The human experience is often illustrated in ways that are superficial. Mad Men takes these cosmetic formations of that follow us day to day, and applies them in manner exposes than meaning that lies below the surface of dialogue and informal interaction. Mad Men is famed for presenting scenes that are insidiously awkward, to the point that are sometimes painful to watch.

The scene above between Pete Campbell, young account executive and what was then Sterling Cooper Advertising agency, and Don Draper exposes the bleak and unforeseen meaning that lies between the words we speak. As a stand alone scene there is very little substance in the content. Mad Men artfully tucks these starkly bold scenes throughout the ample details that have been built up through each character. In context this scene carries a great deal of weight. It is the first time each character opens up to one another.  While neither outwardly states their affection for the other man, they make the clear distinction through their body language. Perhaps the most important thing that is enveloped in this scene is the backstory of each character.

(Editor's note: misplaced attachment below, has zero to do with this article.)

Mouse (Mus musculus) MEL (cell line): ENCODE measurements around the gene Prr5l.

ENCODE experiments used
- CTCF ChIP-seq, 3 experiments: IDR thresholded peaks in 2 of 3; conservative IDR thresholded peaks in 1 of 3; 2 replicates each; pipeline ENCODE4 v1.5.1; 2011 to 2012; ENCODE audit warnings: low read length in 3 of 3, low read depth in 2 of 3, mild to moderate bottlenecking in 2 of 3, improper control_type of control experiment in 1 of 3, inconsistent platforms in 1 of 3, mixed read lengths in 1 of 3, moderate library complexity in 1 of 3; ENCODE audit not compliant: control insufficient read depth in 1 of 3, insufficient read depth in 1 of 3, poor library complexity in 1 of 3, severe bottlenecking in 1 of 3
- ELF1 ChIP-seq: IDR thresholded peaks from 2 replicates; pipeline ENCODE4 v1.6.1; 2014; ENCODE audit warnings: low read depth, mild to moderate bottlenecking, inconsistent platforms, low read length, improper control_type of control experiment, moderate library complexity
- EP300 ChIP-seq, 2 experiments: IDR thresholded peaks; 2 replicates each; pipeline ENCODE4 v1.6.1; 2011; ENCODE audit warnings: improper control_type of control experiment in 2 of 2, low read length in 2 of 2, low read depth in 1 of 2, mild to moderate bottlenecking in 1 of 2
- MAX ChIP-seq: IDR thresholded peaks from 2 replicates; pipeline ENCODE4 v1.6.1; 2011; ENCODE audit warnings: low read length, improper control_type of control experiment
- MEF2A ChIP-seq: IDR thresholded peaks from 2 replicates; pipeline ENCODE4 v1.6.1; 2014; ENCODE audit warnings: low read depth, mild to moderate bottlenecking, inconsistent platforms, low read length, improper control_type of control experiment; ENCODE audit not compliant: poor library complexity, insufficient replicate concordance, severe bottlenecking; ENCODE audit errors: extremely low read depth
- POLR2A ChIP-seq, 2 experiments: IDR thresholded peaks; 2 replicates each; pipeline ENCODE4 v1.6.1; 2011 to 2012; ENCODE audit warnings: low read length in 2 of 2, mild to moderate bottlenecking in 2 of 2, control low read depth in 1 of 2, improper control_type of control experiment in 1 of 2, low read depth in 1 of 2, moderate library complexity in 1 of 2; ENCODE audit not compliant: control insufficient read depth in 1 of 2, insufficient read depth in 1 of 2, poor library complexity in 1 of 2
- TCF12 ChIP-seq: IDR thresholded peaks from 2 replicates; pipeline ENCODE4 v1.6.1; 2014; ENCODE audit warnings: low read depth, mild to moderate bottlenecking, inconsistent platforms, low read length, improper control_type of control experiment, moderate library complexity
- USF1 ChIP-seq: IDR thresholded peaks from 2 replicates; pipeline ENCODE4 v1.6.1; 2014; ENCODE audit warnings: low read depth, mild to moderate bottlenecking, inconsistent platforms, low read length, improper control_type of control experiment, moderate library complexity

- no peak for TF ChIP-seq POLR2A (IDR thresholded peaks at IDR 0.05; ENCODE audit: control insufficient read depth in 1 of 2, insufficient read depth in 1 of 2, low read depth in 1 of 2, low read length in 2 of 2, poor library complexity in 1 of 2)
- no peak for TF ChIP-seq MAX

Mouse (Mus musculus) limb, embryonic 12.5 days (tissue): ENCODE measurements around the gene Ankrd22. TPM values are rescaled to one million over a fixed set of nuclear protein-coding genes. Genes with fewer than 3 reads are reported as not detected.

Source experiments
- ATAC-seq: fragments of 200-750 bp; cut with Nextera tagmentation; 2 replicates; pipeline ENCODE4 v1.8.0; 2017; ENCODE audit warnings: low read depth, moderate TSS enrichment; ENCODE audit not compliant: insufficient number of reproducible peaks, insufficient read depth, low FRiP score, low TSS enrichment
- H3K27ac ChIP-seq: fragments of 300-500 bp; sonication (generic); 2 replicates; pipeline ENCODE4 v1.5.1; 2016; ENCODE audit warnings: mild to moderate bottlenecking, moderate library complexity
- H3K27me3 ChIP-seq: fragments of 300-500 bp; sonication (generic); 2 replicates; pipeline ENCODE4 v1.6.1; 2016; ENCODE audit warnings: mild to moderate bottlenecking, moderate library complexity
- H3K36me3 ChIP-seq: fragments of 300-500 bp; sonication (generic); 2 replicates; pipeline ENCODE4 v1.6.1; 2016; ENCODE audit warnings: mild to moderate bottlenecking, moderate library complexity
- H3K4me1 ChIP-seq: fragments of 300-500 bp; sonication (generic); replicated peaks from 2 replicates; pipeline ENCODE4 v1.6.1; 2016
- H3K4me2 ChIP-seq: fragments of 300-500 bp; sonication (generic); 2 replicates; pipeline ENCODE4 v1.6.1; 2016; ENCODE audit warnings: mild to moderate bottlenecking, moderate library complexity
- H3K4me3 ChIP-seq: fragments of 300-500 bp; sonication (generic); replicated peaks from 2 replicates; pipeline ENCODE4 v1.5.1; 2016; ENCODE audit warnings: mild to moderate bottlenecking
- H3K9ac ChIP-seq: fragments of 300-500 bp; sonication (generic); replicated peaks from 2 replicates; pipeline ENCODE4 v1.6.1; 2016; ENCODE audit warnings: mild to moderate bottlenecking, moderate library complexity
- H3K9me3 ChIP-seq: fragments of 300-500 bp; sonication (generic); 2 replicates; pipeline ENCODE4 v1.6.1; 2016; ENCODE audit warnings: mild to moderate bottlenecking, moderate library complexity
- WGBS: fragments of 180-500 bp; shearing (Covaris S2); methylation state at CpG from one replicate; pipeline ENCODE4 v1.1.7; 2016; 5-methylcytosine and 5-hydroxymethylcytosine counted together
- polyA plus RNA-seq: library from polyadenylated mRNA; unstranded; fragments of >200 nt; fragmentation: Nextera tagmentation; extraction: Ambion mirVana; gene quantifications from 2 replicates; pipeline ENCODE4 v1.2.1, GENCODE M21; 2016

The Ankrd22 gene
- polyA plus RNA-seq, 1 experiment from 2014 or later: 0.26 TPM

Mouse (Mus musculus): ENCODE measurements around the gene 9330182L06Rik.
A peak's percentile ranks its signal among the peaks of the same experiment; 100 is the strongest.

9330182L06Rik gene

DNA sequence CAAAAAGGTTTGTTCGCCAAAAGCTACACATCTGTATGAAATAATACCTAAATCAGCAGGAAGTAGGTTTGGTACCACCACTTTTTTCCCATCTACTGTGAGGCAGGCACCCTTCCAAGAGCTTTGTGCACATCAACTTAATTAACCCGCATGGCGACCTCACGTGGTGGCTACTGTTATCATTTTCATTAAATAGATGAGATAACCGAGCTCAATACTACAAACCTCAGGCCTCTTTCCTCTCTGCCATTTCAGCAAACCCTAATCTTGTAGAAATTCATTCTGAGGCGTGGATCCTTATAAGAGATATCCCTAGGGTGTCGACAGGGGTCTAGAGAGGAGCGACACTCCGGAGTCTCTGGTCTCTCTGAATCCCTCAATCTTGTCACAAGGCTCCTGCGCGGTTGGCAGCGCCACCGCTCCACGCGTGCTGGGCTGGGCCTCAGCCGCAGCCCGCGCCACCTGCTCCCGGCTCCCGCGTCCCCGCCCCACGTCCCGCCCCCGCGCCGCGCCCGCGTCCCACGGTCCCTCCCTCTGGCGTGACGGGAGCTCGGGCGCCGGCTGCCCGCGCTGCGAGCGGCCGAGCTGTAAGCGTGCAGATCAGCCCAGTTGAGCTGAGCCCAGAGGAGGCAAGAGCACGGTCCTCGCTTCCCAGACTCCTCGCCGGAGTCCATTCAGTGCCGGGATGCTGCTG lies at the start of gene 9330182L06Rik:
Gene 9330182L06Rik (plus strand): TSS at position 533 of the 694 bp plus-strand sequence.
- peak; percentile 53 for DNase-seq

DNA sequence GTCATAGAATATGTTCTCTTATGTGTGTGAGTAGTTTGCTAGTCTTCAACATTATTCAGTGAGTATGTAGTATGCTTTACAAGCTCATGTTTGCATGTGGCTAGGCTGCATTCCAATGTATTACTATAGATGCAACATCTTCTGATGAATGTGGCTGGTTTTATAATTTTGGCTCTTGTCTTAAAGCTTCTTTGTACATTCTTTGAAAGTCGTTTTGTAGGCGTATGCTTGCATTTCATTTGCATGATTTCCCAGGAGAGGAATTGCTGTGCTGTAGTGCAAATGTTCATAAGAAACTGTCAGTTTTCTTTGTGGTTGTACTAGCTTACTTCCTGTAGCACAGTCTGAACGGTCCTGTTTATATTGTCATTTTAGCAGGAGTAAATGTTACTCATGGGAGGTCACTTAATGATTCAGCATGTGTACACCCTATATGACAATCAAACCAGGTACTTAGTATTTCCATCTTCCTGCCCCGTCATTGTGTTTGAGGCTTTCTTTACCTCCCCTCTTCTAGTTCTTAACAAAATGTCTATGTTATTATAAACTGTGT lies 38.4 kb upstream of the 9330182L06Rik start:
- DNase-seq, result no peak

Mad Men’s most salient element of success is in its ability to surpass the invisible barrier that separates the fictional characters from the reality of the audience members lives. The show exposes the wide array of characters in a manner that ebb and flows much like the human experience. We dip through highs and lows, on a daily basis. The realist nature of Mad Men rigorously implements this pragmatism through long characters arcs that don’t always lead to self realization.  A common pitfall of dramatic television is the over dramatization of the epiphanic moment. Much like the nature of the living experience we are not neatly presented with fresh insight or crafty solutions that vanish our problems, no, sometimes things just are as they are.